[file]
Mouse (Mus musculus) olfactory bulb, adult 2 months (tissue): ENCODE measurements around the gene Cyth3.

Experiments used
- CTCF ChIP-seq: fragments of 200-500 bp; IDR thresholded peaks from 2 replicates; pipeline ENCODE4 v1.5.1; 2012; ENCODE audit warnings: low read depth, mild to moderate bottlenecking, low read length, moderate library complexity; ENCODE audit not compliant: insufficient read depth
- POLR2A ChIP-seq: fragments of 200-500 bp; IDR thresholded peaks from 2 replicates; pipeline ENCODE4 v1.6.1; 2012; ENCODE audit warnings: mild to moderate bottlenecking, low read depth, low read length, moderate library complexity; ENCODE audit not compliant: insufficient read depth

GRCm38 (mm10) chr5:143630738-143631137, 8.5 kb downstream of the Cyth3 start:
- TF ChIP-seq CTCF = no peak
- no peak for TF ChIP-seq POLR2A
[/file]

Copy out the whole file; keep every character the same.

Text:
Mouse (Mus musculus) olfactory bulb, adult 2 months (tissue): ENCODE measurements around the gene Cyth3.

Experiments used
- CTCF ChIP-seq: fragments of 200-500 bp; IDR thresholded peaks from 2 replicates; pipeline ENCODE4 v1.5.1; 2012; ENCODE audit warnings: low read depth, mild to moderate bottlenecking, low read length, moderate library complexity; ENCODE audit not compliant: insufficient read depth
- POLR2A ChIP-seq: fragments of 200-500 bp; IDR thresholded peaks from 2 replicates; pipeline ENCODE4 v1.6.1; 2012; ENCODE audit warnings: mild to moderate bottlenecking, low read depth, low read length, moderate library complexity; ENCODE audit not compliant: insufficient read depth

GRCm38 (mm10) chr5:143630738-143631137, 8.5 kb downstream of the Cyth3 start:
- TF ChIP-seq CTCF = no peak
- no peak for TF ChIP-seq POLR2A